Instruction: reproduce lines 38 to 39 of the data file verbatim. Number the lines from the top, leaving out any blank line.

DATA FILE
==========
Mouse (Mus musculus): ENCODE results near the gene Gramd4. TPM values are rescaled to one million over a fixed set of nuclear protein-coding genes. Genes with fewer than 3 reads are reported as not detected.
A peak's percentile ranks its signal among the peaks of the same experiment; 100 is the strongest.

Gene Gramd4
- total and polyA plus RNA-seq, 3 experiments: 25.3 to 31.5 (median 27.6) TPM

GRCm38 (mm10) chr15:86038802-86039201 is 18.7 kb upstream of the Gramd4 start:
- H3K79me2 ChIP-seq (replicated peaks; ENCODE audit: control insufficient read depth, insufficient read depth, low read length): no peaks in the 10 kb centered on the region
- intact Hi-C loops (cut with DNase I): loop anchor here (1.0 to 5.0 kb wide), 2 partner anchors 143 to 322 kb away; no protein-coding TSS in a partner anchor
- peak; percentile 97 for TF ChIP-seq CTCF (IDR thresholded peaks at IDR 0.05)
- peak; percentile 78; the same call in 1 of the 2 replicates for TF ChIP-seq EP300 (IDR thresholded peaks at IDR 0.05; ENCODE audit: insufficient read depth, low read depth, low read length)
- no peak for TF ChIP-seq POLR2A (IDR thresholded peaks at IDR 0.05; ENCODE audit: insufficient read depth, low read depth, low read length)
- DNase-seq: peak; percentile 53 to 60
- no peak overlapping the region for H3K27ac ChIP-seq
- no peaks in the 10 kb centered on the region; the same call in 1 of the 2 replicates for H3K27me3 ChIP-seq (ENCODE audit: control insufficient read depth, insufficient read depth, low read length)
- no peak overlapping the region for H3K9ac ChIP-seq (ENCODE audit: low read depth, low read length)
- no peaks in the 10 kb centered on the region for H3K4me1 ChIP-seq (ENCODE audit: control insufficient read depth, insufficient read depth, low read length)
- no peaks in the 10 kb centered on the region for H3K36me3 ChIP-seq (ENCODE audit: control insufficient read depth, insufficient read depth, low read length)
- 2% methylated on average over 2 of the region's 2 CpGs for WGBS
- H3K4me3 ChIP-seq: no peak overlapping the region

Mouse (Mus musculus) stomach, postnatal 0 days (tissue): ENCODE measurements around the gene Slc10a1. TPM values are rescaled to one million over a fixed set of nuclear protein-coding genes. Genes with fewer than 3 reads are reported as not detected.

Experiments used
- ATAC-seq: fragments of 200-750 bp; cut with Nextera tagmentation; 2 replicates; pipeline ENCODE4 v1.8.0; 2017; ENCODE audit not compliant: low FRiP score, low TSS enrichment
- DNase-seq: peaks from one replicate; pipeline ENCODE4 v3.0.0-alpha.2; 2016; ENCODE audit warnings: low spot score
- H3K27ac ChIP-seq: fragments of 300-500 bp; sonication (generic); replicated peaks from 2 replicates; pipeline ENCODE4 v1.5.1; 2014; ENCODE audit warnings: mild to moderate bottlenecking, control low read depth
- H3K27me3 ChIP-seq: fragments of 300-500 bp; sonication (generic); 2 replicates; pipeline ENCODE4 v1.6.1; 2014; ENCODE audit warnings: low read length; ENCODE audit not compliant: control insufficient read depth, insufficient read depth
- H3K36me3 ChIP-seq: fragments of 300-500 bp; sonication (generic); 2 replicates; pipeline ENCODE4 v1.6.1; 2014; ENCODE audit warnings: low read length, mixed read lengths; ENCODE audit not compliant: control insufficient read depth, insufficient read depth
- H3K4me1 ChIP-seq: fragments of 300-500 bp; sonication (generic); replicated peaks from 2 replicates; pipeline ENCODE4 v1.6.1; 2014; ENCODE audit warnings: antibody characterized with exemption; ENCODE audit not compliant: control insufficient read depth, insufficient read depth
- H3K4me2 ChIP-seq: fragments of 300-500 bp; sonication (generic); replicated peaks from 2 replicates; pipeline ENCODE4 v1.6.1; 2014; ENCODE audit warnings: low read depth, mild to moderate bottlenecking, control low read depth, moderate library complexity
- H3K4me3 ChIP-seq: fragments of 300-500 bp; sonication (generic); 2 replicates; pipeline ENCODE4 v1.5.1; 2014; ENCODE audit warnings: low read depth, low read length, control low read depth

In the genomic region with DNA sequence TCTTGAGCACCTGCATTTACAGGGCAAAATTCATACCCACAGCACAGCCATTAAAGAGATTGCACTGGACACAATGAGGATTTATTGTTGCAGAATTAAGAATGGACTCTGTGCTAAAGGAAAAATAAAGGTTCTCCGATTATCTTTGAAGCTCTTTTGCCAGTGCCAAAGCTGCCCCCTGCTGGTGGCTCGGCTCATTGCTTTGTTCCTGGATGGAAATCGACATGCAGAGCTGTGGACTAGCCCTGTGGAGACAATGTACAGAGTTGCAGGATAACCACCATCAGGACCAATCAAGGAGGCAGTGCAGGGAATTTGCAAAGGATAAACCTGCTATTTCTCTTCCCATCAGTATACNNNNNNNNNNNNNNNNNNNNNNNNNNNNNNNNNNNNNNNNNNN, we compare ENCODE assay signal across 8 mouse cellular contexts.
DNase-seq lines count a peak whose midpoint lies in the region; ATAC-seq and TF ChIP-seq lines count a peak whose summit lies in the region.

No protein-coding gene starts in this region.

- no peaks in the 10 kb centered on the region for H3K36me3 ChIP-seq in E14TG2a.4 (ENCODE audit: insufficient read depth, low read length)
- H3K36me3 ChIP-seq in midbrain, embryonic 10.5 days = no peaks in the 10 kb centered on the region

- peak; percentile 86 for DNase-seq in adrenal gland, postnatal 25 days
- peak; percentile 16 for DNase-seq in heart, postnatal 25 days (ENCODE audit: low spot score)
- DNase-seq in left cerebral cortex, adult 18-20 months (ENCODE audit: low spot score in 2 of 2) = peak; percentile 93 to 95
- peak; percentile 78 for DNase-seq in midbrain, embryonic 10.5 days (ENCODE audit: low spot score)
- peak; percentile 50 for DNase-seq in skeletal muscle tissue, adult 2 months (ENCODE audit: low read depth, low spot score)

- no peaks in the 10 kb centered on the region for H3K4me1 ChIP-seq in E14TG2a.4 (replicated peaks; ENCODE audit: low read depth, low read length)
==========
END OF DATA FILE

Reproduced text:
- peak; percentile 50 for DNase-seq in skeletal muscle tissue, adult 2 months (ENCODE audit: low read depth, low spot score)

- no peaks in the 10 kb centered on the region for H3K4me1 ChIP-seq in E14TG2a.4 (replicated peaks; ENCODE audit: low read depth, low read length)